Castro, who died 11/25/16 night at 90, made a personal fortune offering safe haven to drug traffickers, bedded a bevy of women over the decades, and once threatened his own brother, Raul, with execution when the brother lapsed into alcoholism in the ’90s, Sanchez’s book reveals.
Amazingly, most Cubans had no idea how, or even where, their secretive strongman actually lived.
First of all his father was from Sweden and then a landlord and he initially was clean shaven but started having beard to look like a communist and leader.
Even his first and second wives were kept out of the public eye — as was their leader’s two-timing.
Castro cheated on his first wife, the upper-middle-class Mirta Diaz-Balart, with Natalia Revuelta.
“With her green eyes, her perfect face and her natural charm,” Revuelta was one of Havana’s most beautiful women, Sanchez wrote — no matter that she, too, was married at the start of their mid-’50s affair.
Castro kept 20 luxurious properties throughout the Caribbean nation, including his own island, accessed via a yacht decorated entirely in exotic wood imported from Angola, Sanchez wrote.
Taking control of Cuba on New Year’s Day 1959, after his guerrilla army routed the quarter-century-long dictatorship of Fulgencio Batista, Castro vowed that unlike his hated predecessor, he’d share the nation’s wealth with its poorest citizens.
But while he made good on some of his promises to educate and care for his people — building free schools and hospitals with the help of his Soviet sponsors — Castro’s legacy was also one of repression and hypocrisy.
Deep poverty persisted — teen prostitution, crumbling houses, food rations. Political opponents were executed by the thousands by firing squad, or sentenced to decades of hard labor.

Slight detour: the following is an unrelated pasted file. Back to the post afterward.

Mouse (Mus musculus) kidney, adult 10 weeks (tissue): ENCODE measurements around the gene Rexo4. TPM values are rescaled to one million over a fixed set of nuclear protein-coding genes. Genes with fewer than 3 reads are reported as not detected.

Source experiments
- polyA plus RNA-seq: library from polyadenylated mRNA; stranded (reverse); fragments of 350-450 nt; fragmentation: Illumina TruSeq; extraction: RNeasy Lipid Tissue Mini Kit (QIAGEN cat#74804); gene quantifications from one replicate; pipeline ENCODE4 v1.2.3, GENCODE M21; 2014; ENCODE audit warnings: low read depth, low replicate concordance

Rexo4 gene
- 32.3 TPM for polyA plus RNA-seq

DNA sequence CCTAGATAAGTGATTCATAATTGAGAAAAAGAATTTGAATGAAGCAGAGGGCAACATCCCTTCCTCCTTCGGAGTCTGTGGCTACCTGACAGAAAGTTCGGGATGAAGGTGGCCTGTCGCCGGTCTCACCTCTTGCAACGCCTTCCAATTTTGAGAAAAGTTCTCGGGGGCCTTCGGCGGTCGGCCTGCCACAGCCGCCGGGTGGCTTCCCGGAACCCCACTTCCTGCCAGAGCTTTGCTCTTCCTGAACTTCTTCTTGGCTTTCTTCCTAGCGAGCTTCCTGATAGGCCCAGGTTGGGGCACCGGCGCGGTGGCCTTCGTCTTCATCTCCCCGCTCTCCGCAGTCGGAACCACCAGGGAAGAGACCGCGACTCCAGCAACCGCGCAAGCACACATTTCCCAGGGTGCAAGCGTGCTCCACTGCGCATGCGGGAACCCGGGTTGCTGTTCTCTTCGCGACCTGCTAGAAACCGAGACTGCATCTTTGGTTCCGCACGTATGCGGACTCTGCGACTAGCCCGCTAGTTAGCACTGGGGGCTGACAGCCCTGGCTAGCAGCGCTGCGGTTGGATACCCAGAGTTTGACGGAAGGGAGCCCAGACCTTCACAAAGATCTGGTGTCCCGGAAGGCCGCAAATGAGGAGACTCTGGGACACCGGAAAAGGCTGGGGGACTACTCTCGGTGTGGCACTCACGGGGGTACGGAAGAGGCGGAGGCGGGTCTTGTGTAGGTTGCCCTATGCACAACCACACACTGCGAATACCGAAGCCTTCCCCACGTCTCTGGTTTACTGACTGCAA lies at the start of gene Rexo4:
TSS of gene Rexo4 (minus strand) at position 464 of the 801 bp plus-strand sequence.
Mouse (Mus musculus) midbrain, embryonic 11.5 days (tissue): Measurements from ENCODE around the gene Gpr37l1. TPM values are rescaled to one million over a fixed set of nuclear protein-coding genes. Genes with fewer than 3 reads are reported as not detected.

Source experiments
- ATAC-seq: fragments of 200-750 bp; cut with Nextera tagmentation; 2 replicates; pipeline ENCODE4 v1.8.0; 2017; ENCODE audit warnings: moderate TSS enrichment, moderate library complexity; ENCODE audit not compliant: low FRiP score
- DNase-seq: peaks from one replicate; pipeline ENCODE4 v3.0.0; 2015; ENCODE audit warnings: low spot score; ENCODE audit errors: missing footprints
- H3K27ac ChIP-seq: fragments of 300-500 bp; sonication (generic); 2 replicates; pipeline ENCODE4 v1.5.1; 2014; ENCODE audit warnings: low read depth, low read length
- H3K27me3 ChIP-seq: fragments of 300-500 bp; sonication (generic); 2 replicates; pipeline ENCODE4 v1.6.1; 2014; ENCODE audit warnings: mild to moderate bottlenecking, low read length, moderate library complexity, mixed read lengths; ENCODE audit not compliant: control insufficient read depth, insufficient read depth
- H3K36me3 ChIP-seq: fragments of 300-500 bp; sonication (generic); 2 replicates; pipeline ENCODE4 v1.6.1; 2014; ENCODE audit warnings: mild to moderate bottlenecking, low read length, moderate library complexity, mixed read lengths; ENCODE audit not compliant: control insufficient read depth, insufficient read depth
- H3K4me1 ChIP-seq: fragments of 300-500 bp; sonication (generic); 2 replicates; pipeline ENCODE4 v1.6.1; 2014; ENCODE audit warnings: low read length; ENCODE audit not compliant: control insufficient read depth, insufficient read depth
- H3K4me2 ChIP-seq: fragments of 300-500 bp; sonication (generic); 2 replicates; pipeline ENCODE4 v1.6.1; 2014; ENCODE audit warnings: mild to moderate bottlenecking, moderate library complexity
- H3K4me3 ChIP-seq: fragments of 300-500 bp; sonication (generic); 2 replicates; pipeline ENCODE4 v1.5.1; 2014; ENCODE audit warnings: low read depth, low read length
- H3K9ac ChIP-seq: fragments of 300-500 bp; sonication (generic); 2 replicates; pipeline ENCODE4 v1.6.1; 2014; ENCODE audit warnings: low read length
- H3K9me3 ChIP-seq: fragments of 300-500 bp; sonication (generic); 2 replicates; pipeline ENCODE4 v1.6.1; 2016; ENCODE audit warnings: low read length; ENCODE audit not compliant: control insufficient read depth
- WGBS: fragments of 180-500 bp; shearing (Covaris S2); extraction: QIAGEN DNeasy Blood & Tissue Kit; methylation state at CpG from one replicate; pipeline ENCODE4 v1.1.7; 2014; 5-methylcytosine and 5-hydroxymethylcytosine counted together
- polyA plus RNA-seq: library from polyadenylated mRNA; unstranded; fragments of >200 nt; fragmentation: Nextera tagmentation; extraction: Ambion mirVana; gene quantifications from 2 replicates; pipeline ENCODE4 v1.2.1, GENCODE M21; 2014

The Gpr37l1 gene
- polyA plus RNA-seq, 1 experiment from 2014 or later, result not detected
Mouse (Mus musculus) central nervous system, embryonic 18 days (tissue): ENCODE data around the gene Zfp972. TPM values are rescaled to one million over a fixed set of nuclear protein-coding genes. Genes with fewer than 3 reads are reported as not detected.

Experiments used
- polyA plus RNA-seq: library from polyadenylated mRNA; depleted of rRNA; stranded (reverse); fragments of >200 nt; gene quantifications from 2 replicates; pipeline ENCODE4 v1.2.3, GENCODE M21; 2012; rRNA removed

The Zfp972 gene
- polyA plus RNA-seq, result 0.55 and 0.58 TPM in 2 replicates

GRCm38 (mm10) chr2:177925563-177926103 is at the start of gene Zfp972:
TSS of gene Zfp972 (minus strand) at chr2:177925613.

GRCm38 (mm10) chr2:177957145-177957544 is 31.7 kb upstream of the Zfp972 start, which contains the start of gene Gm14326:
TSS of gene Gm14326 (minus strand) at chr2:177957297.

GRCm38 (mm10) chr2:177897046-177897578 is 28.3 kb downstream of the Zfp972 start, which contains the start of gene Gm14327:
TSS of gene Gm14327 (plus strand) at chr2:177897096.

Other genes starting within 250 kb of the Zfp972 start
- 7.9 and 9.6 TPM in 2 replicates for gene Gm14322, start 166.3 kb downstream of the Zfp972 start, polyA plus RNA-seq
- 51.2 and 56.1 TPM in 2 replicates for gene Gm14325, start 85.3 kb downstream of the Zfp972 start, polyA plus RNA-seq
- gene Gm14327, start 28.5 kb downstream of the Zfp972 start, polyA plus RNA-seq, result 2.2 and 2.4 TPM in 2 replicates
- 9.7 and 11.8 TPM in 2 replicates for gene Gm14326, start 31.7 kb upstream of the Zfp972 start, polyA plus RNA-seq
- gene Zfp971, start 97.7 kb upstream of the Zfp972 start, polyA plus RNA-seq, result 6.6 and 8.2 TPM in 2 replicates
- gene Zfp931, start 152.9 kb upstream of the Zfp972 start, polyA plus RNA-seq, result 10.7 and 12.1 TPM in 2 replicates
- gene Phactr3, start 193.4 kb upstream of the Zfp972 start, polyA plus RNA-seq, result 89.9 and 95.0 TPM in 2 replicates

Castro had as many as 11 children with four women — only two of whom he was married to — and numerous other mistresses, Sanchez wrote.
Only those closest to him knew of these affairs.
The only woman who dared to cause him any public scandal was his rebellious daughter, Alina Fernandez Revuelta.
“I remember her in the 1980s, a pretty young woman who had become a model,” Sanchez wrote.
“One day, when I was in Fidel’s anteroom, Pepín Naranjo, his aide-de-camp, showed up with a copy of the magazine Cuba.
“Spread across its second page, Alina could be admired posing on a sailboat in a bikini, in an advertisement for Havana Club rum.”
“What on earth is this?” Fidel exclaimed, according to Sanchez.
“Call Alina, at once!”
What followed was an epic father-daughter blowout.
Disloyalty exacted a heavy price. Dissidents were jailed for as little as handing out books on democracy.
Castro himself displayed little loyalty, either professionally or personally.
Even his closest aides faced execution if it suited his agenda.
In the late ’80s, when an international scandal brewed over Castro’s exchanges of safe haven for cash with Colombian cocaine traffickers, Castro had no problem throwing those closest to him under the bus.
“Very simply, a huge drug-trafficking transaction was being carried out at the highest echelons of the state,” Sanchez wrote.
Castro “was directing illegal operations like a real godfather,” Sanchez wrote.
Revolutionary Gen. Arnaldo Ochoa, who had fought alongside Fidel and Raul Castro, was at the center of the drug dealings, Sanchez said.
But when the US caught wind, Castro vowed an “official inquiry.”
Raul was forced to view on closed-circuit TV as a kangaroo court tried and convicted Ochoa — and then watch the general’s execution by firing squad.
“Castro made us watch it,” Sanchez recalled.
“That’s what the Comandante was capable of to keep his power: not just of killing but also of humiliating and reducing to nothing men who had served him devotedly.”
After Ochoa’s death, Raul plunged into alcoholism, drowning his grief and humiliation with vodka.
“Listen, I’m talking to you as a brother,” Castro warned him.
“Swear to me that you will come out of this lamentable state and I promise you nothing will happen to you.”
Raul, who perhaps knew best what his brother was capable of, complied.